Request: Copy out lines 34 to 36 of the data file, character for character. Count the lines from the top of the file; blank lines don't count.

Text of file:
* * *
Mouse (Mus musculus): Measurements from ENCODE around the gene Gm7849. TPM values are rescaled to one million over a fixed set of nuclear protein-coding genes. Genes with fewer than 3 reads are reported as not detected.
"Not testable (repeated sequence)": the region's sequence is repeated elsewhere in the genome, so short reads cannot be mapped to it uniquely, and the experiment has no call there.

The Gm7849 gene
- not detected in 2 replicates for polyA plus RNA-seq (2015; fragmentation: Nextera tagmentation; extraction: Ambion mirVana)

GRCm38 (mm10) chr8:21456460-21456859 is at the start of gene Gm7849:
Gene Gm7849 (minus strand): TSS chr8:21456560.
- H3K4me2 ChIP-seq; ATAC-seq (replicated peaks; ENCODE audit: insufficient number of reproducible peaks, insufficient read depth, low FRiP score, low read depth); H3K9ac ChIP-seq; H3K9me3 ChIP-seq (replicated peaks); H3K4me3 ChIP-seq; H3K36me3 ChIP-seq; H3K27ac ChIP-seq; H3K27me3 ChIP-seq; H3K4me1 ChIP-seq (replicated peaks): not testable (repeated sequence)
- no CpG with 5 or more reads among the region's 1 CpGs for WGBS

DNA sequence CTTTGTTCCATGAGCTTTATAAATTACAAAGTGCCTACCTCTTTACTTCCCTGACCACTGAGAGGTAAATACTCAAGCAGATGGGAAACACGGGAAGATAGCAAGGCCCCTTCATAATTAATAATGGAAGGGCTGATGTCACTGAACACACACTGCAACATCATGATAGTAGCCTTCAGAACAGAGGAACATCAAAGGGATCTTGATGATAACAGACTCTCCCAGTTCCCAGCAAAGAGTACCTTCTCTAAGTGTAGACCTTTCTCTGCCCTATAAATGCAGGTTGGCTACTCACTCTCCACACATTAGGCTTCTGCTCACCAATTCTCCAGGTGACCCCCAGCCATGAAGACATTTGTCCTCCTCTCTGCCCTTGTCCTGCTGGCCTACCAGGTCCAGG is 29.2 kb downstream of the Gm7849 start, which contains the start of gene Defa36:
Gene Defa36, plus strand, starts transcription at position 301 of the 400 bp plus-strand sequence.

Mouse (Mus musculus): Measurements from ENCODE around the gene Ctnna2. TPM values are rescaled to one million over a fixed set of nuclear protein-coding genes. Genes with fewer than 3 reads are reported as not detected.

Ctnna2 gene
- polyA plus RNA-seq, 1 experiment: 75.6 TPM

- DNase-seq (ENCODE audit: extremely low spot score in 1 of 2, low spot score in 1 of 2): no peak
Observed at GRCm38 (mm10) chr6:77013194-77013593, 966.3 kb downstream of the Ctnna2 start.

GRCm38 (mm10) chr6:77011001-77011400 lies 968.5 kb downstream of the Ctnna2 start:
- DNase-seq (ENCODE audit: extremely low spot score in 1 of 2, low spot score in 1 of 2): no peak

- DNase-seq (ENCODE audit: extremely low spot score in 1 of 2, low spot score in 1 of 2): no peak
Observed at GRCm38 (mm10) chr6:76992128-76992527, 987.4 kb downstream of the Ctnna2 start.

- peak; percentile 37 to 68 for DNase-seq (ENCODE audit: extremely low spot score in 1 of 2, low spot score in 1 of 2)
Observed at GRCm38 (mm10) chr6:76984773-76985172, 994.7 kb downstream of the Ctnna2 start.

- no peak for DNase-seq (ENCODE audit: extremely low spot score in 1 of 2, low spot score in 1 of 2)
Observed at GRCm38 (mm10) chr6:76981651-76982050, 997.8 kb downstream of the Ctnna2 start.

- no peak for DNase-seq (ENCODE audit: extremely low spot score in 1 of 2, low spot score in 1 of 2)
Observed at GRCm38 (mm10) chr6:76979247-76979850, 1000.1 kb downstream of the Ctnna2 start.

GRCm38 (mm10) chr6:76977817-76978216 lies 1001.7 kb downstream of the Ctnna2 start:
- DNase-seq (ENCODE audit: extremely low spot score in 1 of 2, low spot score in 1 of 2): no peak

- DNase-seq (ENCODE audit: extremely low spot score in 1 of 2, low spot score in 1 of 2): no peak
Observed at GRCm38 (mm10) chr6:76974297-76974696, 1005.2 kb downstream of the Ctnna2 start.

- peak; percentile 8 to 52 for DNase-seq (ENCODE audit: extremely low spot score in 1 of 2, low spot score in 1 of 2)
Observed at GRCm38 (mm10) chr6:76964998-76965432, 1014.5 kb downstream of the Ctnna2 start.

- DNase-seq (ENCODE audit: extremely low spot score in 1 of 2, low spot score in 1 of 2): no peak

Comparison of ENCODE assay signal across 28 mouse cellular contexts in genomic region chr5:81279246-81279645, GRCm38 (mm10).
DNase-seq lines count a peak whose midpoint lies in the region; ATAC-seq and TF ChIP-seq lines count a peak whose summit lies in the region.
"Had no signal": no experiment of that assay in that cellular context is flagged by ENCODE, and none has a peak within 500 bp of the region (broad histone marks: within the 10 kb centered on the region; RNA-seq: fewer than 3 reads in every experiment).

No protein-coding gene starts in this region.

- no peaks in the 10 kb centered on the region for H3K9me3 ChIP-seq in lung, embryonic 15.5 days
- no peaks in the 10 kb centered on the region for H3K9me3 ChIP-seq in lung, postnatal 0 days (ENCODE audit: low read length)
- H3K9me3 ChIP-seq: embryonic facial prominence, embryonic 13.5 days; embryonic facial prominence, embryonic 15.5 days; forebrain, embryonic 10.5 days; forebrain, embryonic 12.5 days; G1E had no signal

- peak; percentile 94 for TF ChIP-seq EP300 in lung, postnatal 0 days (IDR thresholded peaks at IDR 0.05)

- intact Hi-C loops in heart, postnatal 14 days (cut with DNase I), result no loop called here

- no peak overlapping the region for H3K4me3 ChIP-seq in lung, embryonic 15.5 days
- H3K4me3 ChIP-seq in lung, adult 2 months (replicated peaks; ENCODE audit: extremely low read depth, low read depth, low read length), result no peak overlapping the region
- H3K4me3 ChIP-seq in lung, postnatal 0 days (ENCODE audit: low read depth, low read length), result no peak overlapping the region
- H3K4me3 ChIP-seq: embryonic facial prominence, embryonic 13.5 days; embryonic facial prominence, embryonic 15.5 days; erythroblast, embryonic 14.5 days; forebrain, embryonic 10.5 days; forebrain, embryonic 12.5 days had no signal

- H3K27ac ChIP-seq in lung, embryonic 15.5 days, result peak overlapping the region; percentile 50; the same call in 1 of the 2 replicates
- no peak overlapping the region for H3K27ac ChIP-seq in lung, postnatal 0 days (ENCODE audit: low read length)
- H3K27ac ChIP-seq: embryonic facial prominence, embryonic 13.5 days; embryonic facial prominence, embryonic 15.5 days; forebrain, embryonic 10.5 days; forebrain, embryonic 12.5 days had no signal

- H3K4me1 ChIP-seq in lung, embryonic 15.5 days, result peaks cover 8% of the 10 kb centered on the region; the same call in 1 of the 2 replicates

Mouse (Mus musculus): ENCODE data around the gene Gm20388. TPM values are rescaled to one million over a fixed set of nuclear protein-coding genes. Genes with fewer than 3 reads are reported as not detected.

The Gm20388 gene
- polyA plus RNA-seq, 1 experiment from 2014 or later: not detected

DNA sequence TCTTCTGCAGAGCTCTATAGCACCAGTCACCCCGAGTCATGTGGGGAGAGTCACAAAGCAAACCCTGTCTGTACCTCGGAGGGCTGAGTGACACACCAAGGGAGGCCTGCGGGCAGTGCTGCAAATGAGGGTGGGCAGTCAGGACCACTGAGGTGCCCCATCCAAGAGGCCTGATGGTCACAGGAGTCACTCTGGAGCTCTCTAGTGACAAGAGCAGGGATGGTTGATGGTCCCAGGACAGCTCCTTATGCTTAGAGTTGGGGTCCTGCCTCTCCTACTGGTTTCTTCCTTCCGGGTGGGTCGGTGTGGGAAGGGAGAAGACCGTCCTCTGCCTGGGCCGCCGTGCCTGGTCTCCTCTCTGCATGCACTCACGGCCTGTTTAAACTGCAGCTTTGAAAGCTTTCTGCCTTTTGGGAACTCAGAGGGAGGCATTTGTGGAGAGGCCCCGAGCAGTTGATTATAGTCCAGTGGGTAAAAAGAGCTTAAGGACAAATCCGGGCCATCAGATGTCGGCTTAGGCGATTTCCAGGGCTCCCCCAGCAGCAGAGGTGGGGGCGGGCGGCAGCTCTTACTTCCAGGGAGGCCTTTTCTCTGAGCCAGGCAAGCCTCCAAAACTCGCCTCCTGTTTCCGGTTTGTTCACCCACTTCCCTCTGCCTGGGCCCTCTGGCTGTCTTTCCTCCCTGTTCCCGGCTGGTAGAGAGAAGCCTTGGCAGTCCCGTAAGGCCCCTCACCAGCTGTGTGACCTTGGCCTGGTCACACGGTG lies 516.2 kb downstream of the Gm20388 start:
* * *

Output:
DNase-seq lines count a peak whose midpoint lies in the region; ATAC-seq and TF ChIP-seq lines count a peak whose summit lies in the region.
"Had no signal": no experiment of that assay in that cellular context is flagged by ENCODE, and none has a peak within 500 bp of the region (broad histone marks: within the 10 kb centered on the region; RNA-seq: fewer than 3 reads in every experiment).

No protein-coding gene starts in this region.